Tyrants know the only way they stay in power is to keep groups of people fighting each other. All that’s driving the rage are the ambitions of a few power hungry individuals convincing the populace that they need to be afraid of the other guy who is out to get them. It’s my opinion that 95% of the world’s problems are caused by 0.0001% of the world’s population.

These fear mongers scoff at love, because to them it’s weak. And they know it’s the only thing that can bring them down.

Love conquers

The power of love is that it sees every person as an individual with hopes, and dreams, and passion–just like you. Love regards each and every life as equally valuable without exception. When you regard every life as equally valuable and precious as yours, it makes one wonder why all the fighting? How do we just stop it?

When you reduce life to the number one wish, it’s that we all want someone to love, and to be loved in return. When you have that one thing, your life has meaning. That’s all it really takes.

When we all reach out in love to those within our sphere of influence, we can conquer the world with hugs and smiles. Love conquers fear. With nothing to fear, there’s no reason to fight.

According the theory of six degrees of separation, it’s entirely possible to save the world by reaching out to those closest to us. See what I mean from this YouTube video on the Veritasium channel.

Thank you, James, for reminding us that love is powerful and healing and is what we need now more than ever. As you sing:
show them the way you feel.
Things are gonna be much better if you only will.

I want that kind of love to come by here
so we all can be more
Garland McWatters, leadership development, leadership training, Dallas, Oklahoma City, Tulsa, Oklahoma

P.S. James Taylor is a 2016 recipient of the 36th Kennedy Center Honors for his contributions to the arts.

Perspective is personal

Perspective is personal

Perspective is your physical relationship to information. You cannot have multiple perspectives by sitting in the comfort of your office, or your home, or in the company of your closest friends and ruminating about the world out there. You must go out there and get in the middle of the action.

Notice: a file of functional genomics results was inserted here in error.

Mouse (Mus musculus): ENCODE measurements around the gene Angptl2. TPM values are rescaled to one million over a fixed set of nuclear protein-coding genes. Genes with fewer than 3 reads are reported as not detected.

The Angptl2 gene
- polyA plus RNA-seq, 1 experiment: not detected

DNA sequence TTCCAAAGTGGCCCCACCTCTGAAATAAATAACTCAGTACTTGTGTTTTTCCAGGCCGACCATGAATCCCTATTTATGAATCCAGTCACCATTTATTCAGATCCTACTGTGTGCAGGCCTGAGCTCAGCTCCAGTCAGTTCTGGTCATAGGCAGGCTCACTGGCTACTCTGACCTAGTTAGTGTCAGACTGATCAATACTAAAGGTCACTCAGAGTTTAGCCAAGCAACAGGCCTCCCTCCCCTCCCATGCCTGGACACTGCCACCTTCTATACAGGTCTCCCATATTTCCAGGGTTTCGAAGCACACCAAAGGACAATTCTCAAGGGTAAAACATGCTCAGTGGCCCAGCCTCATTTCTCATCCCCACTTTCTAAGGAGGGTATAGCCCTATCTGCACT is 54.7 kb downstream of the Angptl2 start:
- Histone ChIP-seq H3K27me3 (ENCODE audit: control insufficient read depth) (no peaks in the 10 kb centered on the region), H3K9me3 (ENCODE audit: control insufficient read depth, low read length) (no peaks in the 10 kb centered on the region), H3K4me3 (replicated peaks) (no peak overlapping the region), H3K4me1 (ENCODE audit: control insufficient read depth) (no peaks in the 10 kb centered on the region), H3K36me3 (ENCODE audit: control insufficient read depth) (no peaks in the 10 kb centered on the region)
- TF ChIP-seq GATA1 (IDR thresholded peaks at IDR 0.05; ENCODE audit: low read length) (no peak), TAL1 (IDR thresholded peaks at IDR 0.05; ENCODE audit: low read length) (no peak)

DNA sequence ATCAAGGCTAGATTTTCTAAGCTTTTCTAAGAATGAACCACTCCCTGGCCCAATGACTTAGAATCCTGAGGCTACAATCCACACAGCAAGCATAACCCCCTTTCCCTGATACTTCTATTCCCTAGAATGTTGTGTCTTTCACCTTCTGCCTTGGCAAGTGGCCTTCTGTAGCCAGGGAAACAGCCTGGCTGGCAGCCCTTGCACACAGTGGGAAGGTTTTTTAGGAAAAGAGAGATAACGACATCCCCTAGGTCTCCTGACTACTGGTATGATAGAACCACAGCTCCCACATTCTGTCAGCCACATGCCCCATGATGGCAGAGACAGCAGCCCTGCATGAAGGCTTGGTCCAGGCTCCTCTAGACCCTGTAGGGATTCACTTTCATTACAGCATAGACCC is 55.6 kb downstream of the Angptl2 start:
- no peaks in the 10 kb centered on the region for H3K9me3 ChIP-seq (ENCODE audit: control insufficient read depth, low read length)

homeless person sleeping on stone bench, perspective, empathy

Perspective is vantage point

The vantage point from which you experience a situation is your perspective. If you are a new employee in a large company, you cannot have the same vantage point as the CEO or even your immediate supervisor because you are not in their position.

The converse also is true. Just because you were once a new employee does not mean you fully understand what it’s like to be a new employee now. Your experience once upon a time is not exactly the same as that experience today.

Perspectives are experienced

You cannot have the perspective of what it’s like to be a person of color living in a white dominated society if you are not a person of color, and vice versa.

You cannot understand the terror of being told you have cancer unless you have experienced that conversation.

If you are financially secure, you cannot understand the gut-wrenching feeling of knowing you have a mortgage or a rent to pay and you have just lost your job and have no savings.

You cannot understand the world of affluence and high society if you do not have the wealth that gives you access to it.

You cannot understand what it’s like to be me because you are not me. And vice versa.

You don’t understand

A friend told me, “You don’t understand what it’s like to be a teacher these days.” They were right. I had never experienced it, so I became a substitute teacher to get a different perspective. It wasn’t the same as, but it helped.

The point is, you cannot have a perspective that you have not experienced. So before you say, “I understand what it’s like,” stop and consider how your experiences compare.

Sympathy is lip service; empathy is a shared experience.

Get up close and personal

I cannot be a person of color, but I can befriend people of color and hang out with them in their places. I can become friends with their friends and try to understand as closely as possible their circumstances.

The television series Undercover Boss showed the mismatch of perspectives and mutual understanding by placing the boss in the employee’s daily environment. The results were amusing and eye opening.

A CEO client once told me how he stayed close to his employees by walking through his plant every day. The problem was, he didn’t spend any time with any one person. Consequently, his employees perceived him as too busy to stop and understand what was going on.  I wonder if it would have been more effective to spend an hour a day in one work area interacting more personally with the workers who spent full-time there? And what if he brought one employee a week to shadow him for a couple of days as CEO? Perhaps they would  take a different story back to their co-workers from the experience.

I’m not high on critics, because most critics sit in judgement of things they have not done themselves.

I recommend opening yourself to as many experiences as possible. Expand the borders of your comfort world by experiencing, as much as you can, the world in which others live every day.

Enlarge you perspective, and you will be more
Garland McWatters, leadership development, leadership training, Dallas, Oklahoma City, Tulsa, Oklahoma